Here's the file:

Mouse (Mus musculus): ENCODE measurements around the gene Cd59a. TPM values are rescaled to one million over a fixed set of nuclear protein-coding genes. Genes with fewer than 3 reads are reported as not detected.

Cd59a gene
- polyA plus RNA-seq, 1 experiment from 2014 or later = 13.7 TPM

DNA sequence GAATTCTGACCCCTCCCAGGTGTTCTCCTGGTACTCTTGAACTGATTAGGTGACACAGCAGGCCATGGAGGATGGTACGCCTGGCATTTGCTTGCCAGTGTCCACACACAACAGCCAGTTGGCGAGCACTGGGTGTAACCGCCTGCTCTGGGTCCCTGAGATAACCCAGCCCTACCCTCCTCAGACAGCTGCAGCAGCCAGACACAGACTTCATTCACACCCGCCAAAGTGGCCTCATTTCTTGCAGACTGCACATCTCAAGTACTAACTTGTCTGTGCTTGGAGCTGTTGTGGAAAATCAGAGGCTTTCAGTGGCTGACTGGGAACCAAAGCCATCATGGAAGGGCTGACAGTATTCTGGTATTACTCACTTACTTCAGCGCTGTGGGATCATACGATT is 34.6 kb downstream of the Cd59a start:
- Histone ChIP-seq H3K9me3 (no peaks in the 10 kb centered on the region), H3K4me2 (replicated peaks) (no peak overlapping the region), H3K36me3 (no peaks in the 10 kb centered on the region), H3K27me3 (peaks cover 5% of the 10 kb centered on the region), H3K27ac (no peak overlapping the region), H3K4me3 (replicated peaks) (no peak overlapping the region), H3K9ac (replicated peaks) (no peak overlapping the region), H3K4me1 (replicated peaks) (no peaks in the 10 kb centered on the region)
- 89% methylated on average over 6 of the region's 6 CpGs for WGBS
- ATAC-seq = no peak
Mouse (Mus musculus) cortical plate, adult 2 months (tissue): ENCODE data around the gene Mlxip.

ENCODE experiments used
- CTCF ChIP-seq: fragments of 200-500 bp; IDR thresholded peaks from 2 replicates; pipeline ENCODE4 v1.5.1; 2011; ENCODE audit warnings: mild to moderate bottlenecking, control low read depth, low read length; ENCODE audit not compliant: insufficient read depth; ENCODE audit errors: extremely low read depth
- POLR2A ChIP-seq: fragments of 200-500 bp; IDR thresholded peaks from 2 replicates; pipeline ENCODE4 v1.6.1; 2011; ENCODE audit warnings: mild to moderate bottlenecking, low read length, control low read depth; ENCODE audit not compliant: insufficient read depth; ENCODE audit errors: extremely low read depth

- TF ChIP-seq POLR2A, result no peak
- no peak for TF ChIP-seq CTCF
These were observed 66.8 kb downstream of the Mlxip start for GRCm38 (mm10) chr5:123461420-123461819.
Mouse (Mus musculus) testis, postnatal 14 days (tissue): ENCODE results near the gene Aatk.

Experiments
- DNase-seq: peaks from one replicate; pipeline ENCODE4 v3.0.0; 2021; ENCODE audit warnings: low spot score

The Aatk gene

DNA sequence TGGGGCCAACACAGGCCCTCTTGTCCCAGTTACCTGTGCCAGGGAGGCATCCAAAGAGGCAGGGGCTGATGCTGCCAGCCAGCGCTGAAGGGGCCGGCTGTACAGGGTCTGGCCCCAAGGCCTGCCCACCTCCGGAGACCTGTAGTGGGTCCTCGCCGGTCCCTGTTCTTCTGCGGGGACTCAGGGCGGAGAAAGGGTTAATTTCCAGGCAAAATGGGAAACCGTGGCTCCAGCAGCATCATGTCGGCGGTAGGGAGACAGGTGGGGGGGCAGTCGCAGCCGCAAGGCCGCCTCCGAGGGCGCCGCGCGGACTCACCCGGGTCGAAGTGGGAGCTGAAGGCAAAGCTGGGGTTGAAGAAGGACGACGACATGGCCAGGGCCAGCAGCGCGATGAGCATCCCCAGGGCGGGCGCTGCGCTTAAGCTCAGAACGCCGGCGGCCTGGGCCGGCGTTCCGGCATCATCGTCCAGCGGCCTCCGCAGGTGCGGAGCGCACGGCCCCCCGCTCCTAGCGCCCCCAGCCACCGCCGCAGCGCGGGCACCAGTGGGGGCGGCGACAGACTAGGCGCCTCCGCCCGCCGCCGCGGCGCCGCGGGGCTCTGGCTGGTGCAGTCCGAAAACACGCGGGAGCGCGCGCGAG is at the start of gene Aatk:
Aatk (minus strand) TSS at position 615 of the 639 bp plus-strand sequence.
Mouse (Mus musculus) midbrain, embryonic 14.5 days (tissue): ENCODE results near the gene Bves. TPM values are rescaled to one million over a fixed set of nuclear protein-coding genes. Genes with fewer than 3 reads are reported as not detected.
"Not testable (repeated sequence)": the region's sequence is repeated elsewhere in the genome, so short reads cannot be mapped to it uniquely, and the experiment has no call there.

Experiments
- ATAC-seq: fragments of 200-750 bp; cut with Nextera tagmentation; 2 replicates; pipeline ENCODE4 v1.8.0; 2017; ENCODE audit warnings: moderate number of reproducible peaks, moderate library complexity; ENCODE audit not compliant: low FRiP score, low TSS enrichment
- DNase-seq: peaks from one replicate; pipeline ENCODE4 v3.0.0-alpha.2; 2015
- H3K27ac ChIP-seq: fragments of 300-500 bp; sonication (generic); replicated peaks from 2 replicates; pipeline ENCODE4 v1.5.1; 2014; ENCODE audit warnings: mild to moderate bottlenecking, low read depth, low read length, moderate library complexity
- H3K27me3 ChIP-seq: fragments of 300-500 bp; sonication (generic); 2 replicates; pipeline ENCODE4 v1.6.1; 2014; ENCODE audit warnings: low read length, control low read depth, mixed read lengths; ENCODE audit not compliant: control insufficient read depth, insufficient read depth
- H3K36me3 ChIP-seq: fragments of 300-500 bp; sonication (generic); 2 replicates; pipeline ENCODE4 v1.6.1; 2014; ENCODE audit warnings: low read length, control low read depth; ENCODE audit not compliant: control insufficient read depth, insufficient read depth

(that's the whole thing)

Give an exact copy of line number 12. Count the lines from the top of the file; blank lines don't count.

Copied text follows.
- TF ChIP-seq POLR2A, result no peak